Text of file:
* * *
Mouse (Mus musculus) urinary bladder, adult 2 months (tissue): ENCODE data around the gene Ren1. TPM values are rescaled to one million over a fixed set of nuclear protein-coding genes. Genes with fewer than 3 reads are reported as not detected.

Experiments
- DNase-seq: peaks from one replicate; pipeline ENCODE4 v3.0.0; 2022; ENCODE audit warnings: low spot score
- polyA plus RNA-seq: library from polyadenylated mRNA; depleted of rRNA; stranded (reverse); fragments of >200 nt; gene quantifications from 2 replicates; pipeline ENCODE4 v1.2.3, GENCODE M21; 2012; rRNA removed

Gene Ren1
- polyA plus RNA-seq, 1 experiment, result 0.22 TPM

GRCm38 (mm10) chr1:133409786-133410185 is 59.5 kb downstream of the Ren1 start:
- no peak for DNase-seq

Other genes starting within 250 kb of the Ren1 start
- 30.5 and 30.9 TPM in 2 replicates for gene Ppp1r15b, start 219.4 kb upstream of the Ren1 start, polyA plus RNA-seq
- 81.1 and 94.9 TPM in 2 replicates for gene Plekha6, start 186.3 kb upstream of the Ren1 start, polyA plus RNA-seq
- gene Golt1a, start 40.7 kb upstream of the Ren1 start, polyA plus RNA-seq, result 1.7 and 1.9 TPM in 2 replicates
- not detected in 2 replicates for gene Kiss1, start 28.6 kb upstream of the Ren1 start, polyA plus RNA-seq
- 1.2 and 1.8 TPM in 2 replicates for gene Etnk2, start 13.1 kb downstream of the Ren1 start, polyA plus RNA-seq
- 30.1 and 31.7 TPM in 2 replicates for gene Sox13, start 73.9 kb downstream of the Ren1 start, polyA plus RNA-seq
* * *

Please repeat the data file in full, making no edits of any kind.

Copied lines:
Mouse (Mus musculus) urinary bladder, adult 2 months (tissue): ENCODE data around the gene Ren1. TPM values are rescaled to one million over a fixed set of nuclear protein-coding genes. Genes with fewer than 3 reads are reported as not detected.

Experiments
- DNase-seq: peaks from one replicate; pipeline ENCODE4 v3.0.0; 2022; ENCODE audit warnings: low spot score
- polyA plus RNA-seq: library from polyadenylated mRNA; depleted of rRNA; stranded (reverse); fragments of >200 nt; gene quantifications from 2 replicates; pipeline ENCODE4 v1.2.3, GENCODE M21; 2012; rRNA removed

Gene Ren1
- polyA plus RNA-seq, 1 experiment, result 0.22 TPM

GRCm38 (mm10) chr1:133409786-133410185 is 59.5 kb downstream of the Ren1 start:
- no peak for DNase-seq

Other genes starting within 250 kb of the Ren1 start
- 30.5 and 30.9 TPM in 2 replicates for gene Ppp1r15b, start 219.4 kb upstream of the Ren1 start, polyA plus RNA-seq
- 81.1 and 94.9 TPM in 2 replicates for gene Plekha6, start 186.3 kb upstream of the Ren1 start, polyA plus RNA-seq
- gene Golt1a, start 40.7 kb upstream of the Ren1 start, polyA plus RNA-seq, result 1.7 and 1.9 TPM in 2 replicates
- not detected in 2 replicates for gene Kiss1, start 28.6 kb upstream of the Ren1 start, polyA plus RNA-seq
- 1.2 and 1.8 TPM in 2 replicates for gene Etnk2, start 13.1 kb downstream of the Ren1 start, polyA plus RNA-seq
- 30.1 and 31.7 TPM in 2 replicates for gene Sox13, start 73.9 kb downstream of the Ren1 start, polyA plus RNA-seq